The Queensland Anti-Discrimination Tribunal recently rejected an interlocutory application by an employer to dismiss a complaint where the employee had signed a deed of release that included a clause releasing the employer from any future claims.
Facts of the case
The employee suffered a number of work related injuries and had been participating in a return to work plan. At a meeting with the employer the employee’s employment was terminated and she signed a deed of release presented to her by the senior human resources officer.
The deed released the employer from any claims being made against it in relation to the employment, terms of the employment, the proceedings and termination, except for claims for workers compensation. In return the employee was paid $9,711.43 and provided with a completed employment separation certificate, statement of service and an outplacement program.
Two months later, the employee made a complaint to the Queensland Anti-Discrimination Commissioner against the employer alleging discrimination on the basis of impairment. The Commissioner considered a provision of the Queensland anti-discrimination legislation which allows a complaint to be accepted even where parties had agreed not to make a complaint, where it is fair to do so.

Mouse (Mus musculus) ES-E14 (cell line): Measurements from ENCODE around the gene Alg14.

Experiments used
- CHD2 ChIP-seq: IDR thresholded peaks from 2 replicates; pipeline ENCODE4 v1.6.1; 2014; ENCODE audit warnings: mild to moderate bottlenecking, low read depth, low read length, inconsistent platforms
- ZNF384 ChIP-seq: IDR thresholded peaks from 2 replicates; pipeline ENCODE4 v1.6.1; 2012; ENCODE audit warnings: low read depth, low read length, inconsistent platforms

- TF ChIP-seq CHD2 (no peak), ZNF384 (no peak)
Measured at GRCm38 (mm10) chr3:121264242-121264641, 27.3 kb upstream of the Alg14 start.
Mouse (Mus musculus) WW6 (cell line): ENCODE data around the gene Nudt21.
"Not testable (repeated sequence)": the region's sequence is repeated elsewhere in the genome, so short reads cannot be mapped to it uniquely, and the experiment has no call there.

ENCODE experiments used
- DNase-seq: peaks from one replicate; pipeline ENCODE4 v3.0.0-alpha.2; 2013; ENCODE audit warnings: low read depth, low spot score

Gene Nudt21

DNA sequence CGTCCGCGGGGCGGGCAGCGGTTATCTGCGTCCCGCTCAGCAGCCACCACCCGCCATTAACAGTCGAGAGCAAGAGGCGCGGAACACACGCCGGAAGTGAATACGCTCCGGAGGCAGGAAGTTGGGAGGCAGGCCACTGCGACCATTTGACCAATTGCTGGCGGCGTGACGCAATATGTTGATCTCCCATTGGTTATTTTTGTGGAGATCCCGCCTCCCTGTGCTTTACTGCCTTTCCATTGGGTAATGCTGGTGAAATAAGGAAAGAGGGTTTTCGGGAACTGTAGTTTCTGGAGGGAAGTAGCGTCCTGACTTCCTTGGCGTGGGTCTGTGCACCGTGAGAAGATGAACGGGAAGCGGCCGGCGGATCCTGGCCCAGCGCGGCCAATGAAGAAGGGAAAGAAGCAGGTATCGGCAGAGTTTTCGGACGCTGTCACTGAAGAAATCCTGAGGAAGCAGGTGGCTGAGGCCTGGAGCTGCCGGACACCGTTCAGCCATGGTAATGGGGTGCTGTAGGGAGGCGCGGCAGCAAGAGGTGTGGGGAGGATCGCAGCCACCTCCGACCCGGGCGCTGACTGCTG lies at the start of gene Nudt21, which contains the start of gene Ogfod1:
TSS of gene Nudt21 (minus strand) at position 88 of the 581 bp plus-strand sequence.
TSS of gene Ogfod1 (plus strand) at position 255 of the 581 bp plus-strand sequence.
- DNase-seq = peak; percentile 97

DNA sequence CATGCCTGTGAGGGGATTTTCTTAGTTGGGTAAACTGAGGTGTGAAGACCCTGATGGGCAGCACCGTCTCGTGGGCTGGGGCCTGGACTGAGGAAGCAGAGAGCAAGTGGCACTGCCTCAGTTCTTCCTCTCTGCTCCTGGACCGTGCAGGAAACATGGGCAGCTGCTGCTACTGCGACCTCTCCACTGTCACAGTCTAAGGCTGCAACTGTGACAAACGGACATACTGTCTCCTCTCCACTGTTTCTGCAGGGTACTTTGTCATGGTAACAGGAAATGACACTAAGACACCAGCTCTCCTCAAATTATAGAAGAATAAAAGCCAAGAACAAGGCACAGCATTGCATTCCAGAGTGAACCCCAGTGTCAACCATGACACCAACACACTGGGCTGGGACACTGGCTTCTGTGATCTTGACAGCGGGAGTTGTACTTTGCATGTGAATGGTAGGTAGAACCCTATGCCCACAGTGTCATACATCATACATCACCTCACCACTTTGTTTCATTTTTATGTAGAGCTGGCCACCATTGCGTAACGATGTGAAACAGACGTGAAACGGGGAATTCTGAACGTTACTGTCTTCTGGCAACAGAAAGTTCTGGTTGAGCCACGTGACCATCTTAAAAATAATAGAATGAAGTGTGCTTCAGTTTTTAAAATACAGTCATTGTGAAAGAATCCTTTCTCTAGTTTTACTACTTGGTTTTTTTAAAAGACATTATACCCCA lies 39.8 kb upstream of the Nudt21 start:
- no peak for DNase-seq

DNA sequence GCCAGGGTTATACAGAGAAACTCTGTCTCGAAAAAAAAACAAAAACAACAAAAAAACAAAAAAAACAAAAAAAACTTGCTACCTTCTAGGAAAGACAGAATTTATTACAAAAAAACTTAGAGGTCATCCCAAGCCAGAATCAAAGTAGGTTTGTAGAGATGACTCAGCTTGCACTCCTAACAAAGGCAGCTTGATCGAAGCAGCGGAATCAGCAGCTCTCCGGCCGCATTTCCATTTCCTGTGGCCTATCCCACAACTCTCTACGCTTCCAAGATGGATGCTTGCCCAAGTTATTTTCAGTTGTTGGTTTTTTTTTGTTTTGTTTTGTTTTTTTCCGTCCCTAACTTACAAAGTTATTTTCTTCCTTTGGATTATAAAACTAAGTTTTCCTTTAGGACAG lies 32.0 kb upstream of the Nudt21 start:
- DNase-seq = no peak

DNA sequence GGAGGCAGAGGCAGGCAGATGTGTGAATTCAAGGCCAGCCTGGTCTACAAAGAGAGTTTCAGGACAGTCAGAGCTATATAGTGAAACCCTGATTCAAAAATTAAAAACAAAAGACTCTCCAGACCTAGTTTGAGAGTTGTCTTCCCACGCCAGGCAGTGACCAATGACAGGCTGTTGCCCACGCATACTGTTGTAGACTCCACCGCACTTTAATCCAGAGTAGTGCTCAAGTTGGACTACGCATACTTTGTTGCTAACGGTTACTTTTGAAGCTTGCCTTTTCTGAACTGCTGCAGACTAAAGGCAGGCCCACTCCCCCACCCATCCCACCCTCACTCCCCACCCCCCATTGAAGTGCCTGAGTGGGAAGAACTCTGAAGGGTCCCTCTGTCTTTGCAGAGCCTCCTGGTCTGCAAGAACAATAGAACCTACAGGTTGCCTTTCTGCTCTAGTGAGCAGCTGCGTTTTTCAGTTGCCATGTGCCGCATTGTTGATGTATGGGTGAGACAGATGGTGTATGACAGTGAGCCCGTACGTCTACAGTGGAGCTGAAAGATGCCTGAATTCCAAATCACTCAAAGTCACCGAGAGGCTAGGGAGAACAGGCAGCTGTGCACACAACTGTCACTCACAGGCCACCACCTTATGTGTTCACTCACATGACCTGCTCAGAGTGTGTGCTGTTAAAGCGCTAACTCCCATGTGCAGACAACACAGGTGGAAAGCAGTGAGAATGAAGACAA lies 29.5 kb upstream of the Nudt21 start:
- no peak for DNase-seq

The complaint was accepted by the Commissioner. Both parties then attempted conciliation but the complaint was not resolved.
The Anti-Discrimination Tribunal
The employer then lodged an Interlocutory Application to dismiss the complaint.
The Tribunal found that the Commissioner has the role of a gatekeeper and once a complaint has been accepted and referred it must be heard by the Tribunal. The Tribunal also found that the Commissioner has the power to over-ride the effect of agreements such as a deed of release, where parties have agreed not to make a complaint, where it is fair to do so.
The Interlocutory Application by the employer was dismissed.
Lessons for employers
A deed of release is not absolute. The Anti-Discrimination Commission may still accept a complaint made by an employee and the Tribunial may hear the complaint even where parties have signed a deed of release excluding a future claim under the Anti-Discrimination Act 1991 (Qld).
It is important for employers to obtain legal advice when contemplating a separation of employment by way of deed of release so as to reduce the risk of the employee making a future claim against their employer.